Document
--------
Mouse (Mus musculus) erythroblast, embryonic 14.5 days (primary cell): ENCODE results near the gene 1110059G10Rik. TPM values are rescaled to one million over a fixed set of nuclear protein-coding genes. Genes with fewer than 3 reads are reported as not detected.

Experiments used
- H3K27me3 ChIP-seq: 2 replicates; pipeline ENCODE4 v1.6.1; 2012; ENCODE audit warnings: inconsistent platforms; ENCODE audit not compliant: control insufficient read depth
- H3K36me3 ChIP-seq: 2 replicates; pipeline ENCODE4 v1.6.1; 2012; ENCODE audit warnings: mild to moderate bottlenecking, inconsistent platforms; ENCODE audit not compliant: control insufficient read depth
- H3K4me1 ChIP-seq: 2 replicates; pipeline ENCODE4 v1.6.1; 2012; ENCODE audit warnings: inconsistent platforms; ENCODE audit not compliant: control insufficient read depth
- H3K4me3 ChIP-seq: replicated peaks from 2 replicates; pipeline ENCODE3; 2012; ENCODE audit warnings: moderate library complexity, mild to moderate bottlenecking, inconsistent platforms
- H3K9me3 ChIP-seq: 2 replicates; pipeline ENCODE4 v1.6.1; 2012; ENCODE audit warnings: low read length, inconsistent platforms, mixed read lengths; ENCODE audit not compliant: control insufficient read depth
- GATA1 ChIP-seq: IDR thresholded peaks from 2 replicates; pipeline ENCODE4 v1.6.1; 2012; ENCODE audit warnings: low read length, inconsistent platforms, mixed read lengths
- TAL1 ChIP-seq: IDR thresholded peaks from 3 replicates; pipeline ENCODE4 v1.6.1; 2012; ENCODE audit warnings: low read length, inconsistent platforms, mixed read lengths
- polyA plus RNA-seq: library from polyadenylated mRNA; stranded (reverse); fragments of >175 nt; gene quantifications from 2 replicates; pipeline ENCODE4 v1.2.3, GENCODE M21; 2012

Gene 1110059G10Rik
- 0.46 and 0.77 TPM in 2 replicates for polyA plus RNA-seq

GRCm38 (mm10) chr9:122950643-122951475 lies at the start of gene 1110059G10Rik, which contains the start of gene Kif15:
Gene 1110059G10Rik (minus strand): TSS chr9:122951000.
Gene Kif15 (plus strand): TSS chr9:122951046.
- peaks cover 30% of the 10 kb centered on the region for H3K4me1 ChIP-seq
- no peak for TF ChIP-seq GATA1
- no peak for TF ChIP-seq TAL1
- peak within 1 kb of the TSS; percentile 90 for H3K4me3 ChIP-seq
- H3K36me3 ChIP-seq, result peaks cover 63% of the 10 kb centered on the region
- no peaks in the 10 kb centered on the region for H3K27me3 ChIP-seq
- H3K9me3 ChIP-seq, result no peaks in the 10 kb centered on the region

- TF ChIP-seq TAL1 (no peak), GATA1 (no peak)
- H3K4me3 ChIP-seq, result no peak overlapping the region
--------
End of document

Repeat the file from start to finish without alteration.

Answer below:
Mouse (Mus musculus) erythroblast, embryonic 14.5 days (primary cell): ENCODE results near the gene 1110059G10Rik. TPM values are rescaled to one million over a fixed set of nuclear protein-coding genes. Genes with fewer than 3 reads are reported as not detected.

Experiments used
- H3K27me3 ChIP-seq: 2 replicates; pipeline ENCODE4 v1.6.1; 2012; ENCODE audit warnings: inconsistent platforms; ENCODE audit not compliant: control insufficient read depth
- H3K36me3 ChIP-seq: 2 replicates; pipeline ENCODE4 v1.6.1; 2012; ENCODE audit warnings: mild to moderate bottlenecking, inconsistent platforms; ENCODE audit not compliant: control insufficient read depth
- H3K4me1 ChIP-seq: 2 replicates; pipeline ENCODE4 v1.6.1; 2012; ENCODE audit warnings: inconsistent platforms; ENCODE audit not compliant: control insufficient read depth
- H3K4me3 ChIP-seq: replicated peaks from 2 replicates; pipeline ENCODE3; 2012; ENCODE audit warnings: moderate library complexity, mild to moderate bottlenecking, inconsistent platforms
- H3K9me3 ChIP-seq: 2 replicates; pipeline ENCODE4 v1.6.1; 2012; ENCODE audit warnings: low read length, inconsistent platforms, mixed read lengths; ENCODE audit not compliant: control insufficient read depth
- GATA1 ChIP-seq: IDR thresholded peaks from 2 replicates; pipeline ENCODE4 v1.6.1; 2012; ENCODE audit warnings: low read length, inconsistent platforms, mixed read lengths
- TAL1 ChIP-seq: IDR thresholded peaks from 3 replicates; pipeline ENCODE4 v1.6.1; 2012; ENCODE audit warnings: low read length, inconsistent platforms, mixed read lengths
- polyA plus RNA-seq: library from polyadenylated mRNA; stranded (reverse); fragments of >175 nt; gene quantifications from 2 replicates; pipeline ENCODE4 v1.2.3, GENCODE M21; 2012

Gene 1110059G10Rik
- 0.46 and 0.77 TPM in 2 replicates for polyA plus RNA-seq

GRCm38 (mm10) chr9:122950643-122951475 lies at the start of gene 1110059G10Rik, which contains the start of gene Kif15:
Gene 1110059G10Rik (minus strand): TSS chr9:122951000.
Gene Kif15 (plus strand): TSS chr9:122951046.
- peaks cover 30% of the 10 kb centered on the region for H3K4me1 ChIP-seq
- no peak for TF ChIP-seq GATA1
- no peak for TF ChIP-seq TAL1
- peak within 1 kb of the TSS; percentile 90 for H3K4me3 ChIP-seq
- H3K36me3 ChIP-seq, result peaks cover 63% of the 10 kb centered on the region
- no peaks in the 10 kb centered on the region for H3K27me3 ChIP-seq
- H3K9me3 ChIP-seq, result no peaks in the 10 kb centered on the region

- TF ChIP-seq TAL1 (no peak), GATA1 (no peak)
- H3K4me3 ChIP-seq, result no peak overlapping the region